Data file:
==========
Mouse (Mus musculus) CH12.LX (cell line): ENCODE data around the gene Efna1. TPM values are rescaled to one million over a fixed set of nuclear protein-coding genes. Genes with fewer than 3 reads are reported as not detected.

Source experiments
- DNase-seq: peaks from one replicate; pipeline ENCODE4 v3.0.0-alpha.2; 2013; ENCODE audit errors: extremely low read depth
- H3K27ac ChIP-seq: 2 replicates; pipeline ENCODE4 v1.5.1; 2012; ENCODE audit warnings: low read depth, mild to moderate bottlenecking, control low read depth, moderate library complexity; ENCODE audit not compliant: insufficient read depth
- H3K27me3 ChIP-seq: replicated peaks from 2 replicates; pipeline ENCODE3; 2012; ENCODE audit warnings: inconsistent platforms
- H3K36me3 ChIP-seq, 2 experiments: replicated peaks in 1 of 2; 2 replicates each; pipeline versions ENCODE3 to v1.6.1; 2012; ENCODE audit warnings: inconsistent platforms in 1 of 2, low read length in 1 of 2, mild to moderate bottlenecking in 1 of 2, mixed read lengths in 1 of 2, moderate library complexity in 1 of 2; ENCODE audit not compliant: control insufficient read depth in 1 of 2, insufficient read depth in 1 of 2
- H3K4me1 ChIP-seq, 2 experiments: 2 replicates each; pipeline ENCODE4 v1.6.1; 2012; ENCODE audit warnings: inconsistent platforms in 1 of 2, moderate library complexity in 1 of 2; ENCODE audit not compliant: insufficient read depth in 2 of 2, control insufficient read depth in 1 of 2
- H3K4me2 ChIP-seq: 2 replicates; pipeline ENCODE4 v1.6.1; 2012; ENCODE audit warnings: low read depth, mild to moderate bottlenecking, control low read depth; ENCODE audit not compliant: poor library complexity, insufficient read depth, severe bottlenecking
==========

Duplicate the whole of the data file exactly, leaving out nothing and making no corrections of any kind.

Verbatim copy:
Mouse (Mus musculus) CH12.LX (cell line): ENCODE data around the gene Efna1. TPM values are rescaled to one million over a fixed set of nuclear protein-coding genes. Genes with fewer than 3 reads are reported as not detected.

Source experiments
- DNase-seq: peaks from one replicate; pipeline ENCODE4 v3.0.0-alpha.2; 2013; ENCODE audit errors: extremely low read depth
- H3K27ac ChIP-seq: 2 replicates; pipeline ENCODE4 v1.5.1; 2012; ENCODE audit warnings: low read depth, mild to moderate bottlenecking, control low read depth, moderate library complexity; ENCODE audit not compliant: insufficient read depth
- H3K27me3 ChIP-seq: replicated peaks from 2 replicates; pipeline ENCODE3; 2012; ENCODE audit warnings: inconsistent platforms
- H3K36me3 ChIP-seq, 2 experiments: replicated peaks in 1 of 2; 2 replicates each; pipeline versions ENCODE3 to v1.6.1; 2012; ENCODE audit warnings: inconsistent platforms in 1 of 2, low read length in 1 of 2, mild to moderate bottlenecking in 1 of 2, mixed read lengths in 1 of 2, moderate library complexity in 1 of 2; ENCODE audit not compliant: control insufficient read depth in 1 of 2, insufficient read depth in 1 of 2
- H3K4me1 ChIP-seq, 2 experiments: 2 replicates each; pipeline ENCODE4 v1.6.1; 2012; ENCODE audit warnings: inconsistent platforms in 1 of 2, moderate library complexity in 1 of 2; ENCODE audit not compliant: insufficient read depth in 2 of 2, control insufficient read depth in 1 of 2
- H3K4me2 ChIP-seq: 2 replicates; pipeline ENCODE4 v1.6.1; 2012; ENCODE audit warnings: low read depth, mild to moderate bottlenecking, control low read depth; ENCODE audit not compliant: poor library complexity, insufficient read depth, severe bottlenecking